Noah’s Compass by Ann Tyler is my first delightful reading discovery of 2010. Anne Tyler knows the beauty of ordinary people. In her character of Liam Pennywell she tells the story of a man who loses his job at 61 and finds the terrain of relationships completely befuddling. We find ourselves loving his willingness to live simply and to keep on trying to sort people out despite his constant confusion. His story is deeply touching because deep down in our own hearts we know we are all ordinary, confused and heroic. He is us.
I am grateful to have the gift of never tiring of people’s stories. As a therapist, I step into people’s lives and have the time to hear the details, to push for the details in all of their complexity. A wonderful author can create that same experience.
Liam was interrupted early in his life, as a student of philosophy who never finished his dissertation or Ph.D. In a painful argument with his daughter, he asks her for forgiveness and explains the Greek philosopher Epictetus: “Epictetus says that everything has two handles, one by which it can be borne and one by which it cannot. If your brother sins against you, he says, don’t take hold of it by the wrong he did you but by the fact he is your brother. That’s how it can be borne.” Another reason to read great authors is to be touched by wisdom. I spend a lot of time thinking about how to help people make pain bearable and this quote is especially meaningful.
Reading helps us to understand relationships, the world and ourselves. Reading is one way to consider our own shortcomings. We read Liam’s description of himself “I just….don’t seem to have the hang of things, somehow. It’s as if I’ve never been entirely present in my own life.” Then we can ask ourselves “Is that also true of me in any way?” We can read about people who are misguided in love, who are easily manipulated and who lack courage. We can learn their lessons and decide to develop greater character within ourselves.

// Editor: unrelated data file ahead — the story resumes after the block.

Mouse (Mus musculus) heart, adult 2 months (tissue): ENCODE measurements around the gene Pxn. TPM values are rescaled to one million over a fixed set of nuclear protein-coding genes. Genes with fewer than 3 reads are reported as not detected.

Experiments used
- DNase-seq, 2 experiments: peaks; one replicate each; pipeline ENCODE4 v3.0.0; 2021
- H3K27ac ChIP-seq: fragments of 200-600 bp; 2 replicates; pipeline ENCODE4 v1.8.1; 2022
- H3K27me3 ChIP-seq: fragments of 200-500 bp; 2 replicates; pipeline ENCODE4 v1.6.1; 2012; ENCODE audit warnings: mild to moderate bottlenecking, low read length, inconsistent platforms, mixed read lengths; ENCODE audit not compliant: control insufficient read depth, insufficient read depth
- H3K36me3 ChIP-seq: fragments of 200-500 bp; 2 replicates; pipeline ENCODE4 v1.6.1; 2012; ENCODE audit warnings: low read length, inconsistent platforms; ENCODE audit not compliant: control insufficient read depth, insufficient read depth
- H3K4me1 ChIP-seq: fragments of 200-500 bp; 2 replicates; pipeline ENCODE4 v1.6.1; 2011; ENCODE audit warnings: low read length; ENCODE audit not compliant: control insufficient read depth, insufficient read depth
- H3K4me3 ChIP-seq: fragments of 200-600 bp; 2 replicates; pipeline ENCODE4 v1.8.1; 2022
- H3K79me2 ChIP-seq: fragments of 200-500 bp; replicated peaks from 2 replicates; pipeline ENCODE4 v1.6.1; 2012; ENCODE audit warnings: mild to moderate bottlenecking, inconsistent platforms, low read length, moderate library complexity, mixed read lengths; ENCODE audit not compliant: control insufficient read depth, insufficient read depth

We can live an entire lifetime different from our own by reading books and then decide what’s important, what matters. Reading Black Flies by Shannon Burke gave me an unforgettable glimpse of what it was like to be a paramedic in Harlem in the mid 1990’s. Reading Pretty Birds by Scott Simon helped me to understand a Bosnian female sniper during a war I didn’t know enough about. Reading Neuromancer by William Gibson who coined the term “virtual reality” offered a powerful glimpse of the future before it came to pass, no small feat. Reading The Book Thief by Marcus Zusak and living life through a nine year old whose parents are taken away by the Nazis for being communists. She survives by stealing books. It is Death that narrates this riveting tale and we are surprised to learn that death fears humans. Reading increases my ability to imagine a life completely different from the one I live; this is not a small gift considering our culture suffers from a poverty of imagination.